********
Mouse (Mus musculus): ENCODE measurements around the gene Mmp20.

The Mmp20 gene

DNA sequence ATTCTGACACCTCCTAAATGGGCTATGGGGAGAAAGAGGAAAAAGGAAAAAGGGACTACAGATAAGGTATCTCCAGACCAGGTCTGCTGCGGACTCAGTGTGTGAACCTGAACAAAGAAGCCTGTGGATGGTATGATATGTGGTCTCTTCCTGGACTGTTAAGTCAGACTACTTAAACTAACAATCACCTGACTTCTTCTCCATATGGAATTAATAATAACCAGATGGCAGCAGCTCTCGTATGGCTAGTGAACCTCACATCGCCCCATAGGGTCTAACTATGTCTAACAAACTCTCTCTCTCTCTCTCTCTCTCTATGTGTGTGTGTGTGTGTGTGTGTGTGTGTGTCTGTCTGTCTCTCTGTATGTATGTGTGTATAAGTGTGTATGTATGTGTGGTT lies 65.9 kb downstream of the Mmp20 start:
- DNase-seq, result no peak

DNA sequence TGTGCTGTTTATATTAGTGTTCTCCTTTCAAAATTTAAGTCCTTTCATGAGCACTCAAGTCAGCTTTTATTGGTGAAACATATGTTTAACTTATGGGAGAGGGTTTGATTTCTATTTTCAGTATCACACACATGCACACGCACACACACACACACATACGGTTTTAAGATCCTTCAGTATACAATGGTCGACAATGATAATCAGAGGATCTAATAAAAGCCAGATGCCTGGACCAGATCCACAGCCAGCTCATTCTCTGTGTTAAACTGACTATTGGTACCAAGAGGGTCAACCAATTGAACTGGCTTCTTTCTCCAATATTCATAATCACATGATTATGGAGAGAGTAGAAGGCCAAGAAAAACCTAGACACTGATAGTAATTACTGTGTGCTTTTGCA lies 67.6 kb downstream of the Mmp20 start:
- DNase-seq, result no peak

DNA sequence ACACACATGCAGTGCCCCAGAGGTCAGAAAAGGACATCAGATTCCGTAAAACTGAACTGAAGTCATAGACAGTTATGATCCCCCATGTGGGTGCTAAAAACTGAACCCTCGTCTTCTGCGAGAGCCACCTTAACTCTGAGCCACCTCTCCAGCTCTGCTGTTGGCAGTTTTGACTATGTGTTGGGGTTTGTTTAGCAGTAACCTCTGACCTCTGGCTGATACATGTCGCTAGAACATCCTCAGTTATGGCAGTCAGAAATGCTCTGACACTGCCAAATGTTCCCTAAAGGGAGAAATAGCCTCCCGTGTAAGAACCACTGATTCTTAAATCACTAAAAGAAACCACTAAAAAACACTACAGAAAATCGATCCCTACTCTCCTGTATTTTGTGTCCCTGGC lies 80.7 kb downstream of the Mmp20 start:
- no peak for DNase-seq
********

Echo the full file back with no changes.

Mouse (Mus musculus): ENCODE measurements around the gene Mmp20.

The Mmp20 gene

DNA sequence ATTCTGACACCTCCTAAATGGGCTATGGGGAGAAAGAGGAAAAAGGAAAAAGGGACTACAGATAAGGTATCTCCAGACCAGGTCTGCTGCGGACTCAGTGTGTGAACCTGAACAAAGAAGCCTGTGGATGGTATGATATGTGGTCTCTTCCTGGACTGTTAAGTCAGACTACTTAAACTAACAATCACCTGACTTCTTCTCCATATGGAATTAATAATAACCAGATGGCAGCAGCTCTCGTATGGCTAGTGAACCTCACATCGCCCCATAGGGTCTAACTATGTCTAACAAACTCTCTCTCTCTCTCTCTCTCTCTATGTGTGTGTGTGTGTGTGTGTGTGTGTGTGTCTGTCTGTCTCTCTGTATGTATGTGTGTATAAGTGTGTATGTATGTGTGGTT lies 65.9 kb downstream of the Mmp20 start:
- DNase-seq, result no peak

DNA sequence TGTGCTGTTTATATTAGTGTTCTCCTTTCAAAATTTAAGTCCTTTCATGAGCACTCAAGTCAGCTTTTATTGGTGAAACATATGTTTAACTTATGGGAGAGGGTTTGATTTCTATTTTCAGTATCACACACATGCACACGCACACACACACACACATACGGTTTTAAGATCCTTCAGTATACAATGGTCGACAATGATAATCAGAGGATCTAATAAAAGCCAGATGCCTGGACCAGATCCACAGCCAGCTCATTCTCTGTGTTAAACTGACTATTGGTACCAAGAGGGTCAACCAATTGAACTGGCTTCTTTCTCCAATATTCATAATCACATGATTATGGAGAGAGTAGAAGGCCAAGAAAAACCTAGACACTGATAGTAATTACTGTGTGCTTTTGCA lies 67.6 kb downstream of the Mmp20 start:
- DNase-seq, result no peak

DNA sequence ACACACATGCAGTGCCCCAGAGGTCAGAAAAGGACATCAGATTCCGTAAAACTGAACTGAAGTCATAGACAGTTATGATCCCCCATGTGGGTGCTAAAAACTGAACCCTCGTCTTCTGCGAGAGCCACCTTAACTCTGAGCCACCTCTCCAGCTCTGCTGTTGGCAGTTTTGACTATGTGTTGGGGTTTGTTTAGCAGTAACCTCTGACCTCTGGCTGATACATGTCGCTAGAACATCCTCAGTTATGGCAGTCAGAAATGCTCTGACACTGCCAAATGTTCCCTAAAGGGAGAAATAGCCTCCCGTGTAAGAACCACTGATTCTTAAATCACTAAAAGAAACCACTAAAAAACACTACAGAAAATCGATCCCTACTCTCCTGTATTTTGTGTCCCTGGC lies 80.7 kb downstream of the Mmp20 start:
- no peak for DNase-seq